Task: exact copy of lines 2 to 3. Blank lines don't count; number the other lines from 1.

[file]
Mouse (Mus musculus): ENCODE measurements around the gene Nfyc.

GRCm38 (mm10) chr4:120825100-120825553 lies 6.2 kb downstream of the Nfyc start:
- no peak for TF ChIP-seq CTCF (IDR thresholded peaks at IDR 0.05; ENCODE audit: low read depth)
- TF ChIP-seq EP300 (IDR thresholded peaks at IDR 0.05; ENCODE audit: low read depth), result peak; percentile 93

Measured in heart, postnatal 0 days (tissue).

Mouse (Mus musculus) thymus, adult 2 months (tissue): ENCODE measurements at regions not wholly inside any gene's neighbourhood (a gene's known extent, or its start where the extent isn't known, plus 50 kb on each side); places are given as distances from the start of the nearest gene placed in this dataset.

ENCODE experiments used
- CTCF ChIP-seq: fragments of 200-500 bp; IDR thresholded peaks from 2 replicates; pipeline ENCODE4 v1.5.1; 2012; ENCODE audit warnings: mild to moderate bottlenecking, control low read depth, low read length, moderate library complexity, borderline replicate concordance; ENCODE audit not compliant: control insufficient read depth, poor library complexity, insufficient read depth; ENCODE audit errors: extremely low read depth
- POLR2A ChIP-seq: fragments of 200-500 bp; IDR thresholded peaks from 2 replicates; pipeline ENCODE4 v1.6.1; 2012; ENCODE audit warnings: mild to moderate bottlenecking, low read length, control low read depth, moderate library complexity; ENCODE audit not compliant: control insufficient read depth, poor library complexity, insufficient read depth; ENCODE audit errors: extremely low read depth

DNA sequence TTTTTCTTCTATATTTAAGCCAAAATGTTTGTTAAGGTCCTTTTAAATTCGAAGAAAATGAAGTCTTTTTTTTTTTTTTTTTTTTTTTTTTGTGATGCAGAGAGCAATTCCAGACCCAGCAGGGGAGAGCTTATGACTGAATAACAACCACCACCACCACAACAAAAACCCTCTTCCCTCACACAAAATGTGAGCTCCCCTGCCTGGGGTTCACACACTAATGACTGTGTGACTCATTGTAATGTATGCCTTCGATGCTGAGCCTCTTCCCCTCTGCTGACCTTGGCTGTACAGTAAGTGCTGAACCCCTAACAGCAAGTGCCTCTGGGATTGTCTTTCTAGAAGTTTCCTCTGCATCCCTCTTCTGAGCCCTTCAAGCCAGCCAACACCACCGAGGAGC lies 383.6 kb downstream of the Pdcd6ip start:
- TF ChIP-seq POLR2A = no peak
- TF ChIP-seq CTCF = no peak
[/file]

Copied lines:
GRCm38 (mm10) chr4:120825100-120825553 lies 6.2 kb downstream of the Nfyc start:
- no peak for TF ChIP-seq CTCF (IDR thresholded peaks at IDR 0.05; ENCODE audit: low read depth)